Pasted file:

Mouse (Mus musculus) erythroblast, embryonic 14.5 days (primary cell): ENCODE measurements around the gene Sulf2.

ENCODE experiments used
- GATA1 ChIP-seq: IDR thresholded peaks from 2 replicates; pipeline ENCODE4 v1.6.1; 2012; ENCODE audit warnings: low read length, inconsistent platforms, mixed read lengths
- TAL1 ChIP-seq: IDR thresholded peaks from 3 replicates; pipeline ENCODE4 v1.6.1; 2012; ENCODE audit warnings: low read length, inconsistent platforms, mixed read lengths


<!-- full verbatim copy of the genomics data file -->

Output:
Mouse (Mus musculus) erythroblast, embryonic 14.5 days (primary cell): ENCODE measurements around the gene Sulf2.

ENCODE experiments used
- GATA1 ChIP-seq: IDR thresholded peaks from 2 replicates; pipeline ENCODE4 v1.6.1; 2012; ENCODE audit warnings: low read length, inconsistent platforms, mixed read lengths
- TAL1 ChIP-seq: IDR thresholded peaks from 3 replicates; pipeline ENCODE4 v1.6.1; 2012; ENCODE audit warnings: low read length, inconsistent platforms, mixed read lengths